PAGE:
Tug McGraw (1975-1984) McGraw was a Met from 1965-74, though his best work came as a reliever from 1967 onward. He played his first postseason game with the 1969 Mets, holding the Braves at bay in Game 2 of the NLDS. McGraw’s heart seemed firmly tethered to Shea at the time—he said of that season, “everything changed for me in 1969, the year we turned out to be goddamn amazing.” In 1973 he coined the phrase “Ya Gotta Believe!” and the Mets went on play in the World Series in a decade when the NL East was otherwise swept by the Pirates and Phillies. “Ya Gotta Believe!” was a slogan that stuck, so undoubtedly it burned a bit extra when McGraw was traded to Philadelphia, threw the out that clinched their 1980 World Series victory, then told New Yorkers to “take this championship and shove it.”
Pete Rose (1979-83) He’s most loathed for his time with the Reds (see: 1973 Game 3 NLCS Harrelson-Rose brawl), but Rose also saw several successful seasons with the Phillies. In 1979 Philadelphia, Rose (who, upon signing had become the highest paid player in baseball at the time) still had some Big Red heat in him—he averaged a strong .331 but was even better as a Mets opponent, batting .446, with 29 hits in 18 games. With Rose on the team, the Phillies won three division titles and the 1980 World Series, returning to the World Series again in 1983 before losing to Baltimore.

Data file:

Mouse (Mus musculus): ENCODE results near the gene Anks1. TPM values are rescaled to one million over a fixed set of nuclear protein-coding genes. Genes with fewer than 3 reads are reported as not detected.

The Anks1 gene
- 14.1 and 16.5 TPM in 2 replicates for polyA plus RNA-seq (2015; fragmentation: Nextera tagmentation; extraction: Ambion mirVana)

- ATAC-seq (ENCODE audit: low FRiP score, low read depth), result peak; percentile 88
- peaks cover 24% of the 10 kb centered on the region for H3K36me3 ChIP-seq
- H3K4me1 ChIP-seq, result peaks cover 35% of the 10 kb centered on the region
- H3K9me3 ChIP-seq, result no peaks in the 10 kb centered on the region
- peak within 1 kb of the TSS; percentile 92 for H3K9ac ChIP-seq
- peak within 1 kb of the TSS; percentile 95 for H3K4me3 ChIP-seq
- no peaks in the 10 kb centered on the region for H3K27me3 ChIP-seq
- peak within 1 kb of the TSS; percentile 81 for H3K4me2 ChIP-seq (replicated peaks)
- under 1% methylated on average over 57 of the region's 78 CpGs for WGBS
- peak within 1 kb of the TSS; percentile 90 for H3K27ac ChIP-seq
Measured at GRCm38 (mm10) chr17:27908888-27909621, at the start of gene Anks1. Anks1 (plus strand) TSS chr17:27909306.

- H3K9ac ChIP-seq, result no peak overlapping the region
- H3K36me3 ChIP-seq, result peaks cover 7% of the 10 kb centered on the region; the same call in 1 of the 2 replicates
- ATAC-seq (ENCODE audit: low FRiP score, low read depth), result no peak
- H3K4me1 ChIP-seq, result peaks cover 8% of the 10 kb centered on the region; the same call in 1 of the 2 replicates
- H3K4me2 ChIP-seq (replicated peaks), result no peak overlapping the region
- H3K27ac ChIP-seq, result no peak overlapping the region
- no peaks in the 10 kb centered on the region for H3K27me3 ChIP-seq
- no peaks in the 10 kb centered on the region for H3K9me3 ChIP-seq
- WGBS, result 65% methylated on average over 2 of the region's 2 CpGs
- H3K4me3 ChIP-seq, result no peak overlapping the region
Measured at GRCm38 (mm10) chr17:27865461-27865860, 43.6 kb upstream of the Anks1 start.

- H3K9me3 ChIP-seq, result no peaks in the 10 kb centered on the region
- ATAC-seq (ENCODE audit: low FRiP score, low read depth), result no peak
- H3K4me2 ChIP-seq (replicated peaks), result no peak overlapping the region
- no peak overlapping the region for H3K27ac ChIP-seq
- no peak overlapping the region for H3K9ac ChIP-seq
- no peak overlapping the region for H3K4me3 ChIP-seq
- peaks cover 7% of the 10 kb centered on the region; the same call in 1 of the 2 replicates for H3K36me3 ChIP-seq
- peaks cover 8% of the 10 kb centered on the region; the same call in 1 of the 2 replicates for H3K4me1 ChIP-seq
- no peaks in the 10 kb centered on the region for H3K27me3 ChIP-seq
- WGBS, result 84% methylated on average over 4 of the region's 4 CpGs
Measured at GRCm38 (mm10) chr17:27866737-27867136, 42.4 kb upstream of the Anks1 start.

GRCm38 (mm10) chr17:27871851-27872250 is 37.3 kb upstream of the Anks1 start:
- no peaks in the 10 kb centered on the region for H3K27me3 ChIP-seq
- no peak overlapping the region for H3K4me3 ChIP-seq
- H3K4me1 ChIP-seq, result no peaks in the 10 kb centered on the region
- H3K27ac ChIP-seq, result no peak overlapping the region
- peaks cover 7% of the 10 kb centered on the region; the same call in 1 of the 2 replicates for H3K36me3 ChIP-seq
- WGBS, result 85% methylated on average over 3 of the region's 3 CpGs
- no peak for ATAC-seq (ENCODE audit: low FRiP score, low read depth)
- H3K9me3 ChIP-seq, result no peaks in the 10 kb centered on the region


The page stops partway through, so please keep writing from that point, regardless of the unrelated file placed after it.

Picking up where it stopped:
Pat Burrell (2000-2008) If I had to choose just one of these guys to embody the Mets-Phillies rivalry, it would probably be Pat the Bat. While Burrell’s career batting average is nearly in line with his average against the Mets, he ranks seventh in career home runs against the Mets with 42 in 162 games, approaching double his career average of 24.3 home runs per season. Burrell’s most egregious villainy is visible in his 2002 stats, where he averaged .282 with a slugging percentage of .544 overall, while against the 2002 Mets he averaged .373 with a SLG of .791, leading the Phillies to season series victories against the Mets in 2002 (10-9) and 2003 (12-7). Burrell also took part in a run of heated exchanges with Phillies-turned-Mets closer Billy Wagner, one of which involved Burrell calling Wagner a rat. Before moving on to San Francisco, Burrell went out on a Phillies high note in the 2008 World Series.
Jimmy Rollins (2000-2014) He’s the Phillies all-time hits leader, so that alone should earn him a spot on the list, though he has many other accolades to his name: three-time All-Star, four-time Gold Glove Award Winner, NL stolen base leader in 2001, 2007 Silver Slugger Award. And, speaking of Silver Sluggers, like Curtis Granderson, Rollins is one of only four MLB players to ever join the 20-20-20-20 club. Rollins’ .280 average against the Mets is slightly above his career average of .265, but he hit 30 home runs and stole 62 bases against the Mets over 241 games with Philadelphia. He also caused a notorious media stir in early 2007, declaring that the Mets had blown their chance and the Phillies were the team to beat in the NL East—the fact that Rollins’s prediction came true as the Mets disintegrated into “the second greatest collapse in MLB history” is certainly salt in the Rollins-shaped wound.